However, it’s how Africa’s people and cultures were represented in the film that was so crucial--the images and set design showed the world a representation of African cultures that isn’t typically acknowledged. It was refreshing to see a film about my husband’s homeland--the continent on which we now live together--that showed Africans as they truly are--strong, purposeful, and forward-thinking.

Wakanda Forever

Source: YouTube

One way that The Black Panther is authentically African is through its use of language. For example, the native language in Wakanda is isiXhosa. In the real world, isiXhosa is one of the eleven national languages in South Africa and is spoken by nearly eight million people in South Africa and Lesotho.

When my husband and I heard the characters speaking isiXhosa, we were particularly excited because it’s the first language of his grandmother. I’ve been exposed to the language for the past two years that I’ve lived in South Africa and can confidently confirm that isiXhosa is one of the most difficult languages in the world to learn. Kudos to director Ryan Coogler for choosing to pay attention to the details and portray a Wakanda that was authentically African. He also made sure the costume design was inspired by traditional African dress from varying ethnic groups--particularly the Zulu tribe--which is also native to South Africa.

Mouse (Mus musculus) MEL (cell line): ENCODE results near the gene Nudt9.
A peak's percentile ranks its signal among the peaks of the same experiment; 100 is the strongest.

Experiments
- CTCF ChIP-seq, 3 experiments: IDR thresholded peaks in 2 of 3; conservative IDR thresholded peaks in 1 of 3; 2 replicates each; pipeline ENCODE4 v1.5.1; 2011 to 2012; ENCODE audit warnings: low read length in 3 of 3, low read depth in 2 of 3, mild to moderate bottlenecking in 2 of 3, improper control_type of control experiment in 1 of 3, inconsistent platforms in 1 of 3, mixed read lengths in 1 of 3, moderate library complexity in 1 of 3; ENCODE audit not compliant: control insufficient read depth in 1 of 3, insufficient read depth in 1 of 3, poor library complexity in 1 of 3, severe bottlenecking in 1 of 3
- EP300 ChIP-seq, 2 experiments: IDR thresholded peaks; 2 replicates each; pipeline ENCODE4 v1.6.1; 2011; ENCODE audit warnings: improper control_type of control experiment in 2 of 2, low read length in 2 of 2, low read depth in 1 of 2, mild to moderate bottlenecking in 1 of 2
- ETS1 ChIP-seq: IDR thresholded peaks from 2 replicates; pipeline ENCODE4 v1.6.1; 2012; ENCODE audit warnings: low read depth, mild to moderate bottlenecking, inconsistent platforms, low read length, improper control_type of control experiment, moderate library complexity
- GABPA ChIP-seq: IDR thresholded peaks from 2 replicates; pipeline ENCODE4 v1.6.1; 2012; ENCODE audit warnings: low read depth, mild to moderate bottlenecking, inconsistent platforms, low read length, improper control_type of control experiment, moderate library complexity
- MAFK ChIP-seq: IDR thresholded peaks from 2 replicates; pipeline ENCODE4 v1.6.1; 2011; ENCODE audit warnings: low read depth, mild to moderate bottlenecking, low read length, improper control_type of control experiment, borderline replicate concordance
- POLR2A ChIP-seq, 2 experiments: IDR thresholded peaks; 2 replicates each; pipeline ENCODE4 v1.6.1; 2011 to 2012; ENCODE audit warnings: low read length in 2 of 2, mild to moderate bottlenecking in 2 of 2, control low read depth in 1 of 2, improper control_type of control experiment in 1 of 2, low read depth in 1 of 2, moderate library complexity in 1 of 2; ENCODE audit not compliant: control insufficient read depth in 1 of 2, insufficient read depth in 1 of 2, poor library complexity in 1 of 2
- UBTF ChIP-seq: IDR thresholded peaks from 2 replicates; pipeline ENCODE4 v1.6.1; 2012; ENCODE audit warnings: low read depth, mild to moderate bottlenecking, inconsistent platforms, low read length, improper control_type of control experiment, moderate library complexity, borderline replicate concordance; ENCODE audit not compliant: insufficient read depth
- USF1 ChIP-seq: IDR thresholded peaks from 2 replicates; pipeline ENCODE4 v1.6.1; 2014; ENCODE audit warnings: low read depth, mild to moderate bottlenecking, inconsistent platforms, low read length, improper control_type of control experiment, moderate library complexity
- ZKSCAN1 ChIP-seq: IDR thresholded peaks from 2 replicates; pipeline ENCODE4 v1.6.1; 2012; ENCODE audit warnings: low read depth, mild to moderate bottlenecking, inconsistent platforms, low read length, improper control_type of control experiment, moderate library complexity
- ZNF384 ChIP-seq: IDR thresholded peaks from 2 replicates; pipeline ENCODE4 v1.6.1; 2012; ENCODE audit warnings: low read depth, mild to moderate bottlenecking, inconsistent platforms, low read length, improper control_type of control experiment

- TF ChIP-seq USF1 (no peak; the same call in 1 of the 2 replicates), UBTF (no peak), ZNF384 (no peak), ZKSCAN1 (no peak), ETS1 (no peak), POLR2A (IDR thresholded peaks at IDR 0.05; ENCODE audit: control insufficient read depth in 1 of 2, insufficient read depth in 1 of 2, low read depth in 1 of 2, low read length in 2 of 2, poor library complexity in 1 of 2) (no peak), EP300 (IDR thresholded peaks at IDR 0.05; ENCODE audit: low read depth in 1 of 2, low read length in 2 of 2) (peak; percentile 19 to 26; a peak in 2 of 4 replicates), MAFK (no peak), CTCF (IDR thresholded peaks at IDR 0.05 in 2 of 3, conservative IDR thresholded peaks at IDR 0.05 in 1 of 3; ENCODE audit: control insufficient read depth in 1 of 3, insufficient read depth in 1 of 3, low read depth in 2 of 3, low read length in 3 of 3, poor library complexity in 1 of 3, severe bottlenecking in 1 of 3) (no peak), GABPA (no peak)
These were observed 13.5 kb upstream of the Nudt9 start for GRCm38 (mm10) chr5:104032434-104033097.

It Demonstrates the Importance of Representation

Think about the last time you saw a film with a diverse cast. When was the last time you saw a Black lawyer as a main character. What about a Black doctor? Or a Black hero of any kind? Now, when was the last time you saw a film with a Black criminal?

Here’s what I’m willing to bet: you’re having trouble recalling films that portray Black people as respectable citizens, but could name off the top of your head films that show them as criminals. That isn’t just sad, it’s incredibly problematic.

We live in a world where systemic racism exists. Part of the reason why systemic racism is successful in dividing us is due to the typecasting of Black people into certain roles, regardless of the fact that this kind of stereotyping is inaccurate.